U.S. Machine-Gunners, Europe 1944
Modeling the U.S. Army in WWII

Master Box Ltd.

This pair of MG'ers is reminiscent of Tamiya's U.S. Gun and Mortar Team Set from back in the Paleozoic Age of Modeling. Except this offering from Master Box is much better, though short of excellent.

As with the Tamiya kit, this box features the M1917A1 .30 Browning machine gun with the water jacket designed to cool the barrel during sustained fire; a can was used to collect steam from the heated jacket and the water could be recycled, but this is often missing from in-action photos. Another distinction from the air-cooled M1919 series, most commonly included in kits for scale modelers, is that the rear sight of the M1917 is situated atop the center of the receiver housing, while the M1919 gun's sight was located at the rear of the housing.

This M1917A1 gun is supported by the tripod mount M1917A1—which alone weighed a hefty 53 pounds! The bracket mount that cradles the gun is the same type used on the M3 scout car, various half tracks, and the M5/M5A1 Stuarts.

While this set presents only a pair of soldiers, the light machine gun squad was typically a three-man unit: gunner, loader, and ammo runner. Each rifle company had two of these squads in their heavy weapons platoon, which was attached to the company's headquarters and deployed as needed.

While somewhat of an improvement over the Tamiya kit, MB's .30 is also somewhat disappointing. To begin with, the bottom of the receiver is oddly shaped, its top-to-bottom dimension larger at the rear than the front, though the problem is mostly obscured by the bracket. The grip is angled outward a bit too much, though this won't be noticed when the figure is added. MB's bracket is superior to Tamiya's, as is the tripod. But the latter can be enhanced with locking levers and cleats on the bottom of the leg pads, and the gun can use a cocking handle. The cooling jacket is a little more detailed than Tamiya's but the tip of the muzzle that protrudes from the end is a bit too long. The photo to the right, from Steve Zaloga's The GI in Combat, Northwest Europe 1944-45, shows what is likely a flash supressor (Zaloga's book has eight shots of the water-cooled gun, surely the most I've seen in any one book). In the photo below, from Jonathan Gawne's U.S. Army Photo Album, Shooting the War in Color, the true size of the muzzle can be seen, as well as the connection for the drainage hose. The box art shows the gun equipped with the hose and collection can but they're absent from the box.If I decide to include it, I can pull it from the spare Tamiya kit.

The MB ammo box is different from the artwork, without the familiar pressed metallic ribbing—perhaps it's a wooden box? So I may scrounge up a spare open box (photoetched boxes have the advantage when open at portraying the scale thickness but styrene box walls can be suitably thinned) The ammo belt is well represented. Paint the cloth belt white for a pre-1943 setting, or OD after that time (though Zaloga's book shows a white belt post-D-Day).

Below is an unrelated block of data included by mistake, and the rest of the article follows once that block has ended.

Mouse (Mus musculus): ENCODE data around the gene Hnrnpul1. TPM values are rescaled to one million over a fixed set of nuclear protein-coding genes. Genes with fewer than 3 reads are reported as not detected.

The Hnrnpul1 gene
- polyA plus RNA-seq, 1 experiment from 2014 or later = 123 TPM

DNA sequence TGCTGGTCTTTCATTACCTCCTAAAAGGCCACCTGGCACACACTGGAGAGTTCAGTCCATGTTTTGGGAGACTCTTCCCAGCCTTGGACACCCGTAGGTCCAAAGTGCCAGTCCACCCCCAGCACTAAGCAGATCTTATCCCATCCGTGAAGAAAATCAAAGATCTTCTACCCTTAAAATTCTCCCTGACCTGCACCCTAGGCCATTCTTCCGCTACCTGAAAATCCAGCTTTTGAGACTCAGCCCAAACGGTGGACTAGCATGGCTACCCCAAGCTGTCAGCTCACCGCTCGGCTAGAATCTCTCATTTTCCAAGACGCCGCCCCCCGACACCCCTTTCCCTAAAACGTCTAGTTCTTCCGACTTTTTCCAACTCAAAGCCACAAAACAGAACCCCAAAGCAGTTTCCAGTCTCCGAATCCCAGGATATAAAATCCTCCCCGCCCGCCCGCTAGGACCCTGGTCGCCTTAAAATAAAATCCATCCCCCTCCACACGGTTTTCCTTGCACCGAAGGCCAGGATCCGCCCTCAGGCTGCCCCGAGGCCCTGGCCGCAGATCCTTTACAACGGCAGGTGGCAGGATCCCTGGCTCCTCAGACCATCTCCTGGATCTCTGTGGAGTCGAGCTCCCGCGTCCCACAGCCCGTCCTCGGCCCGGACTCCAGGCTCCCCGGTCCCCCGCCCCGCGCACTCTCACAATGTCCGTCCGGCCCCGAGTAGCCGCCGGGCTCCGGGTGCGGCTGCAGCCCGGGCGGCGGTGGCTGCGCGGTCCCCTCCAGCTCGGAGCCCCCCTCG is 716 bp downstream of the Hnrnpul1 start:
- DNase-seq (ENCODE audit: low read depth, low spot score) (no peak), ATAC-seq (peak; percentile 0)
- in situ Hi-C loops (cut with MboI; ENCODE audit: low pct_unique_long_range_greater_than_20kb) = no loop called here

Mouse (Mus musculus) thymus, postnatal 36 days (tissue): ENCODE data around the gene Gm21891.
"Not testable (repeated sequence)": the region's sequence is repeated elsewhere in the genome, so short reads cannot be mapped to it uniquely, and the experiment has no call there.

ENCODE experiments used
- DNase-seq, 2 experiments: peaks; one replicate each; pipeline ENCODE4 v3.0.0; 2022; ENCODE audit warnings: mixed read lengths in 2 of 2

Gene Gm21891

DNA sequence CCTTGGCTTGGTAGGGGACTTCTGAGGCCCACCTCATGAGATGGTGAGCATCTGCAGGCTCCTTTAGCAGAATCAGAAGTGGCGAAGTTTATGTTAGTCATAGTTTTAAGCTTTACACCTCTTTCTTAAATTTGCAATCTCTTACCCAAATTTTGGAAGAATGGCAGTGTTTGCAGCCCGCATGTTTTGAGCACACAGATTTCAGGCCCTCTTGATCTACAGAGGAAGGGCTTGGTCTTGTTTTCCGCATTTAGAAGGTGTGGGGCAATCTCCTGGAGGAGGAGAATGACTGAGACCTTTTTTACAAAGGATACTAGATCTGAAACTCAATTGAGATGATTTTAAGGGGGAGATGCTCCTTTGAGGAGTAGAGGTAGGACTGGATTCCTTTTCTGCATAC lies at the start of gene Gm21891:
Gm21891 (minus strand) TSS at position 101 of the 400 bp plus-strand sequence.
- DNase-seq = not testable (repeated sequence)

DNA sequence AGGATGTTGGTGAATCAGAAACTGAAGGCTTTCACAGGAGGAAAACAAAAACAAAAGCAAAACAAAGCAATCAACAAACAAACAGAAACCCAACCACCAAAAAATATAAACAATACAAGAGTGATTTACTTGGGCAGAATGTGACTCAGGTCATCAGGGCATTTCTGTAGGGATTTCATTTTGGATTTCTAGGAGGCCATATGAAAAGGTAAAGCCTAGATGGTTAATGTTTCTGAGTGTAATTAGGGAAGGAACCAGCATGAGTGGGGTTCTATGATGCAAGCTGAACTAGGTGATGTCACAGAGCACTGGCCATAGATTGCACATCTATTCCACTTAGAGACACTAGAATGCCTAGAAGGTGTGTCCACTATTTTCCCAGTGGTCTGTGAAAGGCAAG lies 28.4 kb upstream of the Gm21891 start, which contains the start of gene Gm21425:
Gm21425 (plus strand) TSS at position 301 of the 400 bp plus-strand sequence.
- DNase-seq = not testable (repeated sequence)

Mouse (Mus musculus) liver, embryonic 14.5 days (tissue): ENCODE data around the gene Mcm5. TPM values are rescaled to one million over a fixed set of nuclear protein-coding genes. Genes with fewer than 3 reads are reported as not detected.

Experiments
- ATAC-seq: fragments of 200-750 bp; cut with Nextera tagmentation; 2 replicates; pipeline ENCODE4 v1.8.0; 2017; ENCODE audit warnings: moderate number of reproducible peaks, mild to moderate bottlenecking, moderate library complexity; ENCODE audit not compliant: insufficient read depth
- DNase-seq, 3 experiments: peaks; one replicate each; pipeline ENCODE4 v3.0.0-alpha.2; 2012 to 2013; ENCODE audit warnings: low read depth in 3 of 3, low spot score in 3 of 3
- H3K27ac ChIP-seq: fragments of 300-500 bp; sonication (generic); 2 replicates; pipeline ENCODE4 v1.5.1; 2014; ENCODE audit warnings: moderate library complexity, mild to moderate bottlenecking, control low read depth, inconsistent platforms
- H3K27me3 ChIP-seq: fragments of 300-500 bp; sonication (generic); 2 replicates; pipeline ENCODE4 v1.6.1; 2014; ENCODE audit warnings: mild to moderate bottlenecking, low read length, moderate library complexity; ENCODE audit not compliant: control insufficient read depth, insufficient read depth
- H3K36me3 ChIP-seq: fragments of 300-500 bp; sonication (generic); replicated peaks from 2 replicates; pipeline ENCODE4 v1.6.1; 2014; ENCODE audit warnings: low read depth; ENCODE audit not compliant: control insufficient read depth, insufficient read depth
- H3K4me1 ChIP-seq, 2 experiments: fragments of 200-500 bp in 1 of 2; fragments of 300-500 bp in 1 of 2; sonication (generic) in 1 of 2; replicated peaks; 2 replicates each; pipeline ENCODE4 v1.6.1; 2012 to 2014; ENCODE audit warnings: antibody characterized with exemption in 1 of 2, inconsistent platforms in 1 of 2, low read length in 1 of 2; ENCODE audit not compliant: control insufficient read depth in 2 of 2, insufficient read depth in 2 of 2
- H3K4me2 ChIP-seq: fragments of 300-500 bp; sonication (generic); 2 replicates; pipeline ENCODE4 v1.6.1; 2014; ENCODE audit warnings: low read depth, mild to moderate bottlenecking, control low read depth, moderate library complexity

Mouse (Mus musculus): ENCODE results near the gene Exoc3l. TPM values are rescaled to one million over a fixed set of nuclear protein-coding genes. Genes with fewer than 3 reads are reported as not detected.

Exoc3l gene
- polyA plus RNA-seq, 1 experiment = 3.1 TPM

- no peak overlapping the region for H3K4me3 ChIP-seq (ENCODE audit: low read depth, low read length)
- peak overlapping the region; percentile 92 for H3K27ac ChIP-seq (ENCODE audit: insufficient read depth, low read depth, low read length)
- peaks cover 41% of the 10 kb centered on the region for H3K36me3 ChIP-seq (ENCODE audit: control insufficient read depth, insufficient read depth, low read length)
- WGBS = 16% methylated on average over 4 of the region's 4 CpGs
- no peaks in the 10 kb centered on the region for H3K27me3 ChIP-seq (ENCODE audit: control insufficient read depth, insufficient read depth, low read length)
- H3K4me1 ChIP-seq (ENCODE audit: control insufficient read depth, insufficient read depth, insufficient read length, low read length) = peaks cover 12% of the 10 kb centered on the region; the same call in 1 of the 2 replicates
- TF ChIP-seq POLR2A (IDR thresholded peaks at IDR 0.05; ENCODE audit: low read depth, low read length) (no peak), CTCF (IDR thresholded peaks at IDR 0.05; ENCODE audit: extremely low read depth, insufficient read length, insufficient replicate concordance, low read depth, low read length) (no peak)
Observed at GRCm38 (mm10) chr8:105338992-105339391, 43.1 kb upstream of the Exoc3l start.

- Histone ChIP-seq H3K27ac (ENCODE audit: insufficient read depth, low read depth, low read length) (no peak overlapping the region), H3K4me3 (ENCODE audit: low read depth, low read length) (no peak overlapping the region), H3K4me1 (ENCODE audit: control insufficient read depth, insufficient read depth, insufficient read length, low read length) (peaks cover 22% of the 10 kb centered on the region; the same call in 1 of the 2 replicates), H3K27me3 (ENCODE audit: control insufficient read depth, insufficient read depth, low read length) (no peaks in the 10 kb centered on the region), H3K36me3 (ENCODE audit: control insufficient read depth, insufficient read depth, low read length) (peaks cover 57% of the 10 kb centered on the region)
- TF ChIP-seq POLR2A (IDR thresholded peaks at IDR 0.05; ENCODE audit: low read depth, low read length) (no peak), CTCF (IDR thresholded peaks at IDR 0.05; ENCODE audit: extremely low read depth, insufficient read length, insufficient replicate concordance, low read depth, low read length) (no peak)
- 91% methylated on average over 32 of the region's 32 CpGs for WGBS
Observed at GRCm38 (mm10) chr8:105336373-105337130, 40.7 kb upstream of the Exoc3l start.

On the plus side, MB has produced a very nice pair of figures. They are much more refined than Tamiya's. The gunner's jacket, for example, blouses over his belt, whereas the Tamiya figure looks like he's sucking his gut in. The lacing on the canvas leggings, a commonly dodgy feature on Tamiya GIs, is much more artfully depicted by Master Box.

However, the jackets on the figures, which appear to be M1941 "Parsons" jackets, have breast pockets, making the chests look more similar to the M1943 OD jacket—only with buttons down the center. The cuffs on the sleeves and tail-less bottom hem of the jacket are common to the Parsons jacket, so these don't represent any type of shirt (a shirt collar is seen under the jacket). I've inquired with Master Box to see if I've misinterpreted what I think this jacket should be, but haven't ehard back from them yet. But turning them into more accurate Parsons jackets only requires a hobby knife to scrape off the pockets.

The only additional gear provided are a pistol for the gunner and the loader gets an M1928 haversack and a U.S. Marines pattern canteen with the crisscrossing flaps; I'll replace that with something from the spares box. I believe at that at least the ammo runner was equipped with a Garand, possibly the loader as well.

MB has given itself an edge over other manufacturers by including insignia decals with their sets (at least for the GI figures, I can't vouch for other combatants). You get helmet markings as well as uniform patches (note the difference in sizes; helmet would be the smaller ones) for the 1st, 2nd, 29th Infantry Divisions (and perhaps 4th, if the reversed out decal is the ivy insignia), as well as the 2nd and 5th Ranger Battalions. There are even lieutenant's and captain's bars. However, there are only three corporal and sergeant stripes; with one for each arm, that's the equivalent of only one and a half soldiers. Also on the sheet are six red cross circles, which you can use on medics or medical bags.

Even though the weapon is not up to the quality of the figures, there are simple workarounds on hand for most modelers that will bring this kit up to snuff.

Thanks to Master Box for the sample.



Modeling the U.S. Army in WWII © 2002—2007 Timothy S. Streeter